Tuesday, January 09, 2007

Nice day for an apocalypse

It's time for another doom post; various portents and omens have been crossing the threshold all day.

First, some old reliables:

James Kunstler takes advantage of the warm weather on the East Coast to worry about the really warm weather that might come in the summer. He prophesies food shortages:

My guess is that the weird weather we are getting will increasingly affect crop yields. With populations growing, and weather anomalies increasing, grain surpluses worldwide are now at their lowest point in decades. All the major grain-growing regions have suffered either significant drought (US, Australia, Ukraine, China, Argentina) or flooding (East Africa, India) in recent years.

John Robb warns against "catastrophic superempowerment" (there's the new word of the day), which basically means technology getting into the hands of those who wish us ill. Specifically, he is worried about bioterrorism. Nuclear technology turns out to be difficult and expensive and require scarce expertise. On the other hand biotech is trending towards being extremely cheap and simple. He puts a black twist on another catchy new phrase, "tinkering networks", which is usually used by enthusiastic theorists of open-source and the like:

Not only will large events be more likely, we will likely see the development of a fat tail composed of small events by careless practitioners as tinkering networks develop to take advantage of this newfound superempowerment. Finally, as we saw with Phishing networks, some of these tinkerers will naturally flow into criminal networks that will actively produce weapons of bioterror for profit, and thereby become critical contributors to the global open source war now underway.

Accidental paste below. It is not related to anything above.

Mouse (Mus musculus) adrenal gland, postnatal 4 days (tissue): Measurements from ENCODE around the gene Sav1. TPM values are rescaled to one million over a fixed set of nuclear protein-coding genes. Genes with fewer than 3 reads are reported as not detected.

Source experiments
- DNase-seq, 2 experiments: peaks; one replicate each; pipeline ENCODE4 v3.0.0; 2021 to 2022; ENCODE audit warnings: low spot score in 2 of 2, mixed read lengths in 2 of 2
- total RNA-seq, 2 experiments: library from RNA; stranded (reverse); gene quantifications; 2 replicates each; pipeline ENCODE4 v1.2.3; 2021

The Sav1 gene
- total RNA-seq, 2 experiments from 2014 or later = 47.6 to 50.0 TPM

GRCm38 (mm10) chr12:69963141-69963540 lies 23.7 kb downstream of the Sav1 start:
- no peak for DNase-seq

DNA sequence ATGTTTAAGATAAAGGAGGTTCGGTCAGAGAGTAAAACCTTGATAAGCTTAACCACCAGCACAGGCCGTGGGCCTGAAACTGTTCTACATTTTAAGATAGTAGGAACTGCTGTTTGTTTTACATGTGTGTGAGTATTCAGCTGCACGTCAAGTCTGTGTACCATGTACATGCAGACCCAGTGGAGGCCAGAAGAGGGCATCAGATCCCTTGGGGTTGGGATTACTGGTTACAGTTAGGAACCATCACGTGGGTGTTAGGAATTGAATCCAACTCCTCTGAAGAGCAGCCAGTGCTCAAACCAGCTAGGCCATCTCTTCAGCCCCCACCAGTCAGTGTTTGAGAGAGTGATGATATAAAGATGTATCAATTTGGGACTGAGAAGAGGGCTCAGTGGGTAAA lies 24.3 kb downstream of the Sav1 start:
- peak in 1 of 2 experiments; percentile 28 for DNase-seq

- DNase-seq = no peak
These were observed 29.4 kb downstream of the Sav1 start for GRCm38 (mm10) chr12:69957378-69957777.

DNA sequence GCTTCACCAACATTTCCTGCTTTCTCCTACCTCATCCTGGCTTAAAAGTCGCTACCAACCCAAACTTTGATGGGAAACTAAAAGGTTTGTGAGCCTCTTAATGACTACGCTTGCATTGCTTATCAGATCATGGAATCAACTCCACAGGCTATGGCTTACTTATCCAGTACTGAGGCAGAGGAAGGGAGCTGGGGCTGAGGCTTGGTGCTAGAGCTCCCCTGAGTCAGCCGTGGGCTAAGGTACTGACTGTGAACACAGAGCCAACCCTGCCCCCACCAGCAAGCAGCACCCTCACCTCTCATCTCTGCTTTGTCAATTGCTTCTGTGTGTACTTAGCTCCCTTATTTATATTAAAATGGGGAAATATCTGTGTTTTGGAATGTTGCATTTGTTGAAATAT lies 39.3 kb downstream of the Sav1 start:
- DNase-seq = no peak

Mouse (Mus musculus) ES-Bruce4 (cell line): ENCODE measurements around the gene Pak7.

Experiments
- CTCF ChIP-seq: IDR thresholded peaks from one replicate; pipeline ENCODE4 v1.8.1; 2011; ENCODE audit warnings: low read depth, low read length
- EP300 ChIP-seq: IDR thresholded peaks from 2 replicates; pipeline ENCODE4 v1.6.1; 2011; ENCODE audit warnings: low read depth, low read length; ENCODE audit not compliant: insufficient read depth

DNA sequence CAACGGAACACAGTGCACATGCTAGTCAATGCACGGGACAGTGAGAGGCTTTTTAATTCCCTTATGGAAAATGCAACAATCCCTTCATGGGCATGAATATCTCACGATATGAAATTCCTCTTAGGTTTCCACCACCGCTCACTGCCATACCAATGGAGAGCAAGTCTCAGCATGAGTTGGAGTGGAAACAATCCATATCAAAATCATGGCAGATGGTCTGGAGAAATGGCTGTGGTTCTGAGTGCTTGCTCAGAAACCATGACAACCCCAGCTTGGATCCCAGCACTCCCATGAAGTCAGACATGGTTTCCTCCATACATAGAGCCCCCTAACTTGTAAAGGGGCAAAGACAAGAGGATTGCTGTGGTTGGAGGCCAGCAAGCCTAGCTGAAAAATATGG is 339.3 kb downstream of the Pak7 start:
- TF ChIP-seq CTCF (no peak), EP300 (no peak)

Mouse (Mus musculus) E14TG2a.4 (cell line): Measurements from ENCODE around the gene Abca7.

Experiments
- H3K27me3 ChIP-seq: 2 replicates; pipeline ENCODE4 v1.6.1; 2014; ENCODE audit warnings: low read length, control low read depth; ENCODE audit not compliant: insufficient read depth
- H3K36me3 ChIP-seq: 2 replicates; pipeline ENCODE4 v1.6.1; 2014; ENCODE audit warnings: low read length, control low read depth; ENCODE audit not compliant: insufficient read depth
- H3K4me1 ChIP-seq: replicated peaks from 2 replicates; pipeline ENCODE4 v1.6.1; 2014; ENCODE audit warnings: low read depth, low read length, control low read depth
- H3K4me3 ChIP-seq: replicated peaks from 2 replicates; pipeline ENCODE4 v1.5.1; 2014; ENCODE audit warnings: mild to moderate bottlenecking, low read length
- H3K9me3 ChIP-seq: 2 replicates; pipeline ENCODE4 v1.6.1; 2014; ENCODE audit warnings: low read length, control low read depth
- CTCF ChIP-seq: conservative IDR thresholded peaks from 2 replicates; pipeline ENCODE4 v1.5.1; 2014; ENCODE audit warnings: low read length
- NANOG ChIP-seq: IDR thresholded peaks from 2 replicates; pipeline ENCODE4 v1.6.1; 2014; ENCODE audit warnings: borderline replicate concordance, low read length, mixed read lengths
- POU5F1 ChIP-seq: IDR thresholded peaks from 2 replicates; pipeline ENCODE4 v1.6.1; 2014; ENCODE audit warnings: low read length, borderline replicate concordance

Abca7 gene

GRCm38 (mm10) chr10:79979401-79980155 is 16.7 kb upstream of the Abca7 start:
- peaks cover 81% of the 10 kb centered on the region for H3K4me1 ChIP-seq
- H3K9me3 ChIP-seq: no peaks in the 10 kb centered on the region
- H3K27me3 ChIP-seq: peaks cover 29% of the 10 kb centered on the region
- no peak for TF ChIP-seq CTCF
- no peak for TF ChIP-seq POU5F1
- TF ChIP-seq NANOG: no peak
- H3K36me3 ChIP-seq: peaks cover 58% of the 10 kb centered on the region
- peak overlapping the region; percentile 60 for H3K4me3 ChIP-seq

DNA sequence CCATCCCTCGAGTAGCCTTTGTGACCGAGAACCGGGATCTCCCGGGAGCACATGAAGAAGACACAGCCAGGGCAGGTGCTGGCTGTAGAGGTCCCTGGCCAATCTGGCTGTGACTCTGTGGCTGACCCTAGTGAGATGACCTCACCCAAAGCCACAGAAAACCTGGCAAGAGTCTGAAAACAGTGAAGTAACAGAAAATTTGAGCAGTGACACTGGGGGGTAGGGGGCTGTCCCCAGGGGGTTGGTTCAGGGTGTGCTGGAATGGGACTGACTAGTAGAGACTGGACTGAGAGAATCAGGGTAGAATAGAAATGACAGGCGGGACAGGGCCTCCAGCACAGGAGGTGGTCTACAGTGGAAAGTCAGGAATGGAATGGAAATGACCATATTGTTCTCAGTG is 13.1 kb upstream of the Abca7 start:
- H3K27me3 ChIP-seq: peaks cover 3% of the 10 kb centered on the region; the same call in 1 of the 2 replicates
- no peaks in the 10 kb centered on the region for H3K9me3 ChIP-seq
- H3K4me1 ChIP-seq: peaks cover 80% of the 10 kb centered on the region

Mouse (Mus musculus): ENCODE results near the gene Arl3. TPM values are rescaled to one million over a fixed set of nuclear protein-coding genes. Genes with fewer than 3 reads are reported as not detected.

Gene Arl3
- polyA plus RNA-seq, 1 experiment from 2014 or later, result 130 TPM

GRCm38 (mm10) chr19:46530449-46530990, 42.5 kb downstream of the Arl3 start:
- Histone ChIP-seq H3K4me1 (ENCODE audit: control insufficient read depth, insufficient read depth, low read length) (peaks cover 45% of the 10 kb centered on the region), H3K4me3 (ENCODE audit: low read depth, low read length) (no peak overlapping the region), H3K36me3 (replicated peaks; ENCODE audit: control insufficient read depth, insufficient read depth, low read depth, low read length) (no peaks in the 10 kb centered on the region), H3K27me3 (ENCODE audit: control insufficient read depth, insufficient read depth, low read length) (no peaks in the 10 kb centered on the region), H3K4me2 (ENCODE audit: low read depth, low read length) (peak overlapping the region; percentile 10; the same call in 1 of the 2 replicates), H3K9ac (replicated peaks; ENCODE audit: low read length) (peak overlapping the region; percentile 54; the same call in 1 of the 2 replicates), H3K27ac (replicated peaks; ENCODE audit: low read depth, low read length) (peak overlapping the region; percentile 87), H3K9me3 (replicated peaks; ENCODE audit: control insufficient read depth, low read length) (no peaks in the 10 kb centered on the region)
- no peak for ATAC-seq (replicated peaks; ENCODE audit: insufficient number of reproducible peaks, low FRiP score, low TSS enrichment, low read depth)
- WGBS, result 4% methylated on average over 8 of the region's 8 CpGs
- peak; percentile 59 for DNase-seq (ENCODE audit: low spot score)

Next, on a lighter note of doom the Idiocracy DVD is out today!

Finally, a bold offering by a new name (to me anyway) in doomsaying, Dmitry Orlov, who tells us in Closing the 'Collapse Gap': the USSR was better prepared for peak oil than the US, that we fat-assed Americans are much less prepared to weather a catastrophic economic/social/climactic collapse than the USSR was.
Slide [6] An economic collapse is amazing to observe, and very interesting if described accurately and in detail. A general description tends to fall short of the mark, but let me try. An economic arrangement can continue for quite some time after it becomes untenable, through sheer inertia. But at some point a tide of broken promises and invalidated assumptions sweeps it all out to sea. One such untenable arrangement rests on the notion that it is possible to perpetually borrow more and more money from abroad, to pay for more and more energy imports, while the price of these imports continues to double every few years. Free money with which to buy energy equals free energy, and free energy does not occur in nature. This must therefore be a transient condition. When the flow of energy snaps back toward equilibrium, much of the US economy will be forced to shut down.


Slide [7] I've described what happened to Russia in some detail in one of my articles, which is available on SurvivingPeakOil.com. I don't see why what happens to the United States should be entirely dissimilar, at least in general terms. The specifics will be different, and we will get to them in a moment. We should certainly expect shortages of fuel, food, medicine, and countless consumer items, outages of electricity, gas, and water, breakdowns in transportation systems and other infrastructure, hyperinflation, widespread shutdowns and mass layoffs, along with a lot of despair, confusion, violence, and lawlessness. We definitely should not expect any grand rescue plans, innovative technology programs, or miracles of social cohesion.

Slide [8] When faced with such developments, some people are quick to realize what it is they have to do to survive, and start doing these things, generally without anyone's permission. A sort of economy emerges, completely informal, and often semi-criminal. It revolves around liquidating, and recycling, the remains of the old economy. It is based on direct access to resources, and the threat of force, rather than ownership or legal authority. People who have a problem with this way of doing things, quickly find themselves out of the game.

Read the whole thing, as they say. The gist is that the US hypercapitalist society is going to be much less adaptable to new conditions than was the grungy, corrupt, crony-based culture of the USSR. This guy and Jim Kunstler would get along well.

Now I'm going to go hide under the covers.

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